Writing Saved My Life
By Stephanie Campbell
I published my first book, five hundred pages, when I was sixteen. I have heard the question, “How did you have the stamina to do it?” time and time again. Over the years, I have developed a knee-jerk reaction. I tell everyone, “It’s what I love to do!” I twitch when people tell me that it was a huge undertaking.
The real reason I am an author is because writing saved my life. This is not an exaggeration like many writers, particularly me, are know for. When I was fifteen, I was undergoing one of the hardest struggles of my life that still goes on today. I was not a wear all-black-and-dog-chains-while-cutting- myself person. Nobody even knew that I was in trouble. I smiled at everyone. I had bright red hair and wore trendy, nice colored clothes. I was friends with many people. It goes to show you how little you can tell about somebody by the surface. On the outside, I was a happy person. On the inside, I contemplated killing myself every single day.
I’m sure everybody has had those moments where they see a fast approaching car and think, It would be so easy to walk right in the way and let it hit me. BAM. It’s over. You don’t think about that problem anymore. Now imagine what a person is like when they replay that moment every second of your life. You see a high window and have to grit your teeth to stop yourself from hurtling out of it. Every car is a chance. That was me. While I won’t bring up what brought me to this point, I can say this—my self-esteem was shot.
I used to doodle. I was and am a terrible artist. I always wrote stories for the characters, and one day I was told that I should turn all of those ridiculous fantasies into a book. I shrugged my shoulders. It would just be another thing that I would fail at. (Which is ironic, now that I think about it. I was a straight-A student. I hid my good grades in my backpack.) I poured my heart out. I had a reason to get up every morning. My life didn’t get easier, but there was a reason for me to get home. I looked at the cars and wanted to jump, but I couldn’t yet because I had another chapter to finish. It flowed from me. When my book was done, I knew that I wanted to be a writer, even after all of the rejection letters I got from publishers.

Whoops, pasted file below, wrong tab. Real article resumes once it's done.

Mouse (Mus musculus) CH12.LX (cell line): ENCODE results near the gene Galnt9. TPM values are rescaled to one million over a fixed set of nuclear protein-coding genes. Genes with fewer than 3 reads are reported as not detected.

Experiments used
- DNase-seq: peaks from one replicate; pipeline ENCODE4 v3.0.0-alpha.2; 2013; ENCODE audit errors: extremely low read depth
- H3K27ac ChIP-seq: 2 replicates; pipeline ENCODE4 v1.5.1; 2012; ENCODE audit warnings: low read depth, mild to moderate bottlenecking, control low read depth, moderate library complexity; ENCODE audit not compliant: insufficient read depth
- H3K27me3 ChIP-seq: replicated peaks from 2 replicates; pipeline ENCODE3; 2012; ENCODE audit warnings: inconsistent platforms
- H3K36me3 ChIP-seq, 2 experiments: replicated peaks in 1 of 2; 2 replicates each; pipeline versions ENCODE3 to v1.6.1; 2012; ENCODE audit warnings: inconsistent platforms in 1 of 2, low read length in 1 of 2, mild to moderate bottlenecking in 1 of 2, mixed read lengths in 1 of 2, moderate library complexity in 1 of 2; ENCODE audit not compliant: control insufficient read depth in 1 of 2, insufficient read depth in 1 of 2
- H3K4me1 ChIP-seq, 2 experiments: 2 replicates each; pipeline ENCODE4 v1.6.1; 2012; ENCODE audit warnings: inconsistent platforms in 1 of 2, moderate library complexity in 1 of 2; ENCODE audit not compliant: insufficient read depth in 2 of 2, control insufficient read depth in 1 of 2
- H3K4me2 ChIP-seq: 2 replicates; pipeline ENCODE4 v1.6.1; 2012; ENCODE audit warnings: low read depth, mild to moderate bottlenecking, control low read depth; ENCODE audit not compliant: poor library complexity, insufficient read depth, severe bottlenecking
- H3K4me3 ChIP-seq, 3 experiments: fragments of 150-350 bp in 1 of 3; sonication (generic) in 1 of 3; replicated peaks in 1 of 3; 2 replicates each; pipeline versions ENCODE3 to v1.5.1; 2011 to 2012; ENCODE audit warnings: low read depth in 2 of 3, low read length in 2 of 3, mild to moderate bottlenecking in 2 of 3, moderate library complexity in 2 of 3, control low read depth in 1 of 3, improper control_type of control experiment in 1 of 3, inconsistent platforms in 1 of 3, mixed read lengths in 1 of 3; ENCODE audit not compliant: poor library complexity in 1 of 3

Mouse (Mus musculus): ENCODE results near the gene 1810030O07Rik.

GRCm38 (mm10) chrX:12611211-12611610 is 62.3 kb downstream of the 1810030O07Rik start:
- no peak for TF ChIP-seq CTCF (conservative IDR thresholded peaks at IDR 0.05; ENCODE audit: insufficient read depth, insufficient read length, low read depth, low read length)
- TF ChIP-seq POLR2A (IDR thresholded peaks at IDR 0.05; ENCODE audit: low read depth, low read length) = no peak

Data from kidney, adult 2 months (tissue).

Writing literally saved my life, and it still does. I am now a career novelist and am still a person with extremely low self-esteem. I’m sure I annoy my editors with my neurotic behavior at times. But there in one thing that I have learned from my travels—you can never tell who needs help on the surface.
About the Author
Stephanie Campbell is the published author of Dragon Night, P.S. I Killed My Mother, and Poachers. Now, at twenty, she is still wacking away at her computer, one day at a time. When she isn’t reading or writing, she likes to dance, take karate lessons, and run. After all, you never know when you’re about to be sucked into another world.
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